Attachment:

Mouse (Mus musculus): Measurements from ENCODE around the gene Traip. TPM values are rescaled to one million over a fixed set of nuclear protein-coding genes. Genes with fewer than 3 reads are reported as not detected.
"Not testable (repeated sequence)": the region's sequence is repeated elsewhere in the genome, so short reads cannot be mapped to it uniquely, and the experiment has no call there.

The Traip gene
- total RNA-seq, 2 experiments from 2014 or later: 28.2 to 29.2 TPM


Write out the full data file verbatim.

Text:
Mouse (Mus musculus): Measurements from ENCODE around the gene Traip. TPM values are rescaled to one million over a fixed set of nuclear protein-coding genes. Genes with fewer than 3 reads are reported as not detected.
"Not testable (repeated sequence)": the region's sequence is repeated elsewhere in the genome, so short reads cannot be mapped to it uniquely, and the experiment has no call there.

The Traip gene
- total RNA-seq, 2 experiments from 2014 or later: 28.2 to 29.2 TPM